It seems like whenever Naperville city officials get themselves into trouble with awful decision-making, they reach out to the residents and businesses in Naperville to bail them out of the dilemma. The problem is they don’t learn from their mistakes, and in fact, compound them by making it worse. City officials find it much easier and more expedient to simply extract more money from anybody within city limits.
The most recent issue, is one of water rates and utilization. The Naperville city council made huge mistakes and miscalculations regarding the Naperville-owned electric utility, and found themselves $25 milllion dollars in the red. So the council decided to borrow millions from the water utility to pay the electric utility. Brilliant on their part; rob Peter to pay Paul. Until they realized, that the water department (Paul) is heading towards the financial cliff.
Now it appears the council’s game plan is a one-step process. Squeeze it out of Naperville residents and businesses, by jacking up the water rates, just as city officials are doing with the electric rates, Jim Holzapfel, Naperville’s water utility director, said in essence, that if income from water use narrows to a dribble, and “we start to look like we’re going to go negative, we can take some actions”, to stop it from becoming another huge financial deficit. Hence, the one-step solution; extract money from everybody within city limits.
A number of years ago, during an extended drought, city officials implored residents to limit their use of water, and warned residents, that if they didn’t do it, water rates would have to be raised. Residents abided, either out of civic responsibility, or fear of rate increase. At the end of that summer, Naperville city officials announced that because of ‘less than normal’ water usage, in order to offset lost income by the water utility, city officials would have to raise water rates.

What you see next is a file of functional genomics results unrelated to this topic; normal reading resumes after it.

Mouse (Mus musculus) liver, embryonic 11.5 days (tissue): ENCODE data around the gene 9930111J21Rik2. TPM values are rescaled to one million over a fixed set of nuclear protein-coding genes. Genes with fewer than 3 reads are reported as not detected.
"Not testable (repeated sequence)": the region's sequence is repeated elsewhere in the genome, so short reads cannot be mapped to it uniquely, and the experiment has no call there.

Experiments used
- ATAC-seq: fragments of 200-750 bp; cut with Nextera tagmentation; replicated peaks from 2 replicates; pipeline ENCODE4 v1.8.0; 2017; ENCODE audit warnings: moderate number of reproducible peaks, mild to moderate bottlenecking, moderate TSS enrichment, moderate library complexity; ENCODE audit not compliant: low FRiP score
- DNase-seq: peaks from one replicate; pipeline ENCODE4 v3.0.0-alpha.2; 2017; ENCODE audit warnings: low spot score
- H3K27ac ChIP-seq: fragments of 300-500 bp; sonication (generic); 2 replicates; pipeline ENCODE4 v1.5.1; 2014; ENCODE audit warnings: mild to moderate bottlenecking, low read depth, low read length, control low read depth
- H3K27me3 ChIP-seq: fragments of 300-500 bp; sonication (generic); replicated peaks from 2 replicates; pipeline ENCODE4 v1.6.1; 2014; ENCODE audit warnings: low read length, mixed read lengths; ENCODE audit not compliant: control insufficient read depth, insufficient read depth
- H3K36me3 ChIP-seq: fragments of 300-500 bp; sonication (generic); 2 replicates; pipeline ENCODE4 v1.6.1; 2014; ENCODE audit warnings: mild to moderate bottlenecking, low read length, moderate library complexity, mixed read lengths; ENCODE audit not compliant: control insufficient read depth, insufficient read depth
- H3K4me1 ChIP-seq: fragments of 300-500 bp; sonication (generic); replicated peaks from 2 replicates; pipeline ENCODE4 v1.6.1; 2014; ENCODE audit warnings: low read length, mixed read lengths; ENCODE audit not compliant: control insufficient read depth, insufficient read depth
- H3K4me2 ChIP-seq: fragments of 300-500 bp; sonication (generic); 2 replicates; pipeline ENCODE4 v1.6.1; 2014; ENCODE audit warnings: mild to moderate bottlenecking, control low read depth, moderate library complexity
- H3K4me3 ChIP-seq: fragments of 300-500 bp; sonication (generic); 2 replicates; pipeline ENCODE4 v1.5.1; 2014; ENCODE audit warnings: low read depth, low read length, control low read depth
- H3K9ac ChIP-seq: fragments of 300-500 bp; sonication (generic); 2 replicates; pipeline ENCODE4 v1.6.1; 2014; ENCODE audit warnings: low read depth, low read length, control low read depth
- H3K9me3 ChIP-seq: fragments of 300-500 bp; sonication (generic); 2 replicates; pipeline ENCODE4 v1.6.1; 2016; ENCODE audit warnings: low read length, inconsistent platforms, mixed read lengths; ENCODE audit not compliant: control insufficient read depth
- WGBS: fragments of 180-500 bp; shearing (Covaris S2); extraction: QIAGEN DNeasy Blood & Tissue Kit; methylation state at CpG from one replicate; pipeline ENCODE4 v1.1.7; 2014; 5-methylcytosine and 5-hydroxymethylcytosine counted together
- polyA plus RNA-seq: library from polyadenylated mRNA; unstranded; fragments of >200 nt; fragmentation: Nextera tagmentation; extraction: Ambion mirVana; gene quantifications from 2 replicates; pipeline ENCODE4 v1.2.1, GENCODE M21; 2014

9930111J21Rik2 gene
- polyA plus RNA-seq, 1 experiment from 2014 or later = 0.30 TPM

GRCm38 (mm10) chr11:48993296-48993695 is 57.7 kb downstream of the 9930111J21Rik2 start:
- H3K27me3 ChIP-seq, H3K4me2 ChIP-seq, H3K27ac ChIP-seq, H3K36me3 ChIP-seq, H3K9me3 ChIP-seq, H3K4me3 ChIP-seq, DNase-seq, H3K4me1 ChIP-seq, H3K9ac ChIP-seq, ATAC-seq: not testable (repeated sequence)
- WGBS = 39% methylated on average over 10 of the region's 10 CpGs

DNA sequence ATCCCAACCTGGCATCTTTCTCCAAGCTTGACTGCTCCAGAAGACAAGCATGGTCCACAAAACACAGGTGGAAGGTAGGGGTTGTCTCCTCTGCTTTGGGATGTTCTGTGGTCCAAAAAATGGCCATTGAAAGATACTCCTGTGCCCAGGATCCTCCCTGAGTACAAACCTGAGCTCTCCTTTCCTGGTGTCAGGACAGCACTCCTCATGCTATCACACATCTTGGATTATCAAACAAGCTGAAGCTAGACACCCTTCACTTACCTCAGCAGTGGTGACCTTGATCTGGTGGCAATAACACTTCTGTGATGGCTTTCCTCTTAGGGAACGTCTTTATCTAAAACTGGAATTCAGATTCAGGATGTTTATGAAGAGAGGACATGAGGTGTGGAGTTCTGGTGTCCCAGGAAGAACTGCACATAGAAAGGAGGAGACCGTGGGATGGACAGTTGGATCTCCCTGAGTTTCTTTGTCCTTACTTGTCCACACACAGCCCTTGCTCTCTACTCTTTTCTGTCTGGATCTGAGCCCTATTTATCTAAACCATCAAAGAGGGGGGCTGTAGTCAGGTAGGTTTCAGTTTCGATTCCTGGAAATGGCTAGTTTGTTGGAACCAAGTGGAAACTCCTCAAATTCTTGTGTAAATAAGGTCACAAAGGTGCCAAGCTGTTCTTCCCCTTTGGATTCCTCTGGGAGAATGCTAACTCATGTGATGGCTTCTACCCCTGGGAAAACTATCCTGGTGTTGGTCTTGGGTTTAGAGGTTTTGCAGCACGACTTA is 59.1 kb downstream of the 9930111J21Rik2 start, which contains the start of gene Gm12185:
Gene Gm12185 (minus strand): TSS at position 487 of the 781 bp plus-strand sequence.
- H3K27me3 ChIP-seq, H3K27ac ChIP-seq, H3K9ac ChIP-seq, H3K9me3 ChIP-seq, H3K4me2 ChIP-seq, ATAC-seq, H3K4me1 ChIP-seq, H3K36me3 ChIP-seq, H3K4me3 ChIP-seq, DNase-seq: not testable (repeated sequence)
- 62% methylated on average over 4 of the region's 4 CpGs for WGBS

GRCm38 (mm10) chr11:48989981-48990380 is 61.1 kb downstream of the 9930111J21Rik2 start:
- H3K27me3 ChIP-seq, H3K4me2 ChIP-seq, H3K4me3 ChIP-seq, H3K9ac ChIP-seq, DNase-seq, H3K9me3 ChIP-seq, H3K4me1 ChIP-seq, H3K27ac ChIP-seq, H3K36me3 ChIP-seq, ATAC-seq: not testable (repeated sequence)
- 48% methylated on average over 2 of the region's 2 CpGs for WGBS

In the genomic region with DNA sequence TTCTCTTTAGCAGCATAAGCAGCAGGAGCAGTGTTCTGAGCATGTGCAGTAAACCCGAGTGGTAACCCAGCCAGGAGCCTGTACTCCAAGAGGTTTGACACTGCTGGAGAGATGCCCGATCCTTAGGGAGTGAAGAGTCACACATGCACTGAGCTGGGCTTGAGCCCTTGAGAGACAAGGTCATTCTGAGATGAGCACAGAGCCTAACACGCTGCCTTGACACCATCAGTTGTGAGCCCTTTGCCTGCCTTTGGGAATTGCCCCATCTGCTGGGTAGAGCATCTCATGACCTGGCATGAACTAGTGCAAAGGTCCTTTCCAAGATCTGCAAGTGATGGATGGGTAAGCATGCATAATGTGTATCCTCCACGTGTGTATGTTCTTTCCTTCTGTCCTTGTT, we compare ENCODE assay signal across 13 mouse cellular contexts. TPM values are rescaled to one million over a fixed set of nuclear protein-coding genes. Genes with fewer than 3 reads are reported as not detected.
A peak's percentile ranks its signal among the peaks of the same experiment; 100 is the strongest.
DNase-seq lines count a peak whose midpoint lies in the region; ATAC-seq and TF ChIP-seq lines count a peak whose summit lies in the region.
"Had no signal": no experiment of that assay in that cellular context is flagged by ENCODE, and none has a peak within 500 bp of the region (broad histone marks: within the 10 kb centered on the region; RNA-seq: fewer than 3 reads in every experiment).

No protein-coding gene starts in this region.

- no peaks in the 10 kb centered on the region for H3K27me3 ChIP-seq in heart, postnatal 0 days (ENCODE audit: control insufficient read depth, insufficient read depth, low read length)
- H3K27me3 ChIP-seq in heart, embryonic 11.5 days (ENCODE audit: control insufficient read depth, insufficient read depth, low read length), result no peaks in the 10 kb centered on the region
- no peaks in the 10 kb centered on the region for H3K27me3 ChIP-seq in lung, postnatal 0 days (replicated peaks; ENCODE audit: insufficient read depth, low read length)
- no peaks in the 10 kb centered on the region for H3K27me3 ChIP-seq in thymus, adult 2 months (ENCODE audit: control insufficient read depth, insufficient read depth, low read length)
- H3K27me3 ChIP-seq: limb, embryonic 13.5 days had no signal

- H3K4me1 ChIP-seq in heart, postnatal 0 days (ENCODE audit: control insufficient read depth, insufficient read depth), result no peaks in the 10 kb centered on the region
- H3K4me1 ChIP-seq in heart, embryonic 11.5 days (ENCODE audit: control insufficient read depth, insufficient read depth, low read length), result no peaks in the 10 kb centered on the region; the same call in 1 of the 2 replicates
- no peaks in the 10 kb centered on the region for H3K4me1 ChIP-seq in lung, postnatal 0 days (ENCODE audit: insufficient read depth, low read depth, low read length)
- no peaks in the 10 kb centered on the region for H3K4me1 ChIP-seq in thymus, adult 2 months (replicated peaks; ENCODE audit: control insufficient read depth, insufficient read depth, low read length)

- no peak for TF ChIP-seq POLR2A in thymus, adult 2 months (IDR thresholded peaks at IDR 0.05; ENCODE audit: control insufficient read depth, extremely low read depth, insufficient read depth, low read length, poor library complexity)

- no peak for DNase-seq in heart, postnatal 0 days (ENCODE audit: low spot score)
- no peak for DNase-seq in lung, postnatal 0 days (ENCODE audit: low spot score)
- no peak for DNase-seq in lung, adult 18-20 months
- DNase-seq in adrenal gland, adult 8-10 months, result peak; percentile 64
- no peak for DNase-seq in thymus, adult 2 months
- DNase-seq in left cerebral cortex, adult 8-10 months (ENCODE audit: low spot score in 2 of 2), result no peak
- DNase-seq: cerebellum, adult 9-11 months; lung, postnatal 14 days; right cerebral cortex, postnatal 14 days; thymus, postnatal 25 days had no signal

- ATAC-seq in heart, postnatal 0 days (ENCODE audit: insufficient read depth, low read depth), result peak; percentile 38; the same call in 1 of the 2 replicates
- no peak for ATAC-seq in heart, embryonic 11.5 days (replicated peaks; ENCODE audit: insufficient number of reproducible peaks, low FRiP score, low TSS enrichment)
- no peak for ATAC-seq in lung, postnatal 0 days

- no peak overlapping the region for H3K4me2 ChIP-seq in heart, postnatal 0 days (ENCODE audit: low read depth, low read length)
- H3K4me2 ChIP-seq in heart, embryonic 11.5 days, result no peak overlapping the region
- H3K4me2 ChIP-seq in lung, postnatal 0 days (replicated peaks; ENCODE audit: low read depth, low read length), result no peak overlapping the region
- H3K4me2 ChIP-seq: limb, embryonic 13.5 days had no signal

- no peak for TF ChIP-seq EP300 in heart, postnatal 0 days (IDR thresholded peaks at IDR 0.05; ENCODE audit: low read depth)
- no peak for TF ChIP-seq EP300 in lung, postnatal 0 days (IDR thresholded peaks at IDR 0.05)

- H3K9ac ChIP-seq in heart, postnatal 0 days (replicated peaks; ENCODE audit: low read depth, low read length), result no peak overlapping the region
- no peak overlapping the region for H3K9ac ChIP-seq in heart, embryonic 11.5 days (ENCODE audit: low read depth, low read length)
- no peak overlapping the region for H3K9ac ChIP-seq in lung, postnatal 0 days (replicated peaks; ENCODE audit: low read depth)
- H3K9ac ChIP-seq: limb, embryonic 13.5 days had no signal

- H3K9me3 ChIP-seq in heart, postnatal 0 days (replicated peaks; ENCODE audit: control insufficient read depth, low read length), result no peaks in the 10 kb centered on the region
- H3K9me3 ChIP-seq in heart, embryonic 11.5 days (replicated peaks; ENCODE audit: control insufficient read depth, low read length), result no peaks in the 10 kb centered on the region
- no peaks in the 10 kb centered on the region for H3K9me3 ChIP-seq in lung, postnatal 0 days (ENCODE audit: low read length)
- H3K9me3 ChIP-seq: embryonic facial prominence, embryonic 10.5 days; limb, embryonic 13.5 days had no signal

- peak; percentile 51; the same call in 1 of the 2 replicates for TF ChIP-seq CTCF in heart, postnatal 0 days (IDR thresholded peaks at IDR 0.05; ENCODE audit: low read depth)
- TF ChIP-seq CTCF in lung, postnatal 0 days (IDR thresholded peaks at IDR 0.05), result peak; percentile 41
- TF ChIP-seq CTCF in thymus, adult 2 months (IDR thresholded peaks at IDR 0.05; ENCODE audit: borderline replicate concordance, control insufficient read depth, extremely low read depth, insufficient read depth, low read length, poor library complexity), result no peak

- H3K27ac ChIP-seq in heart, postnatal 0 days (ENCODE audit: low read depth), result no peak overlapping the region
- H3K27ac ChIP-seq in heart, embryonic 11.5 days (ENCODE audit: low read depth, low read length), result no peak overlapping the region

There are still a number of residents around that remember that stunt, so it might be more difficult to pull that one off again, but looking at the bag of tricks the council uses, it’s pretty much a one-trick (raise rates) bag. Past experience shows that they are not very creative in solving issues.
So the next time you’re squeezing your water hose nozzle, remember who will be squeezing you.
Oh, those ever predictable unintended consequences our illustrious leaders continue to conjure up to screw the tax payers again.
The Electric Company needs to be sold, before it goes into default. The Council, Poole, and Curran made a huge mistake endorsing the 30 year contract with IMEA. Note that ComEd did not participate in this boondoggle, They further moved the Utility closer to default by participating in the DOE “smart meter” fiasco, The City now has to pay for expensive software, firewalls, data storage, wireless equipment, consultants, E-portals and expensive overhead. In my opinion, ComEd has millions of customers to spread their costs, CON only has 57,000. A business can’t succeed when it does everything they can to discourage use of their product. The higher the rates go, the less people use. The less people use, the more they increase the rates. In my opinion, Curran. Krieger, and the Council do not have the resources, expertise, purchasing power nor shareholder interest to properly run the enterprise. Krieger once bragged that our rates are low, because the Electric Company doesn’t have to earn a profit. Well, they are running a huge loss that is now affecting our water rates, rates for both utilities are escalating, and the taxpayers are being squeezed.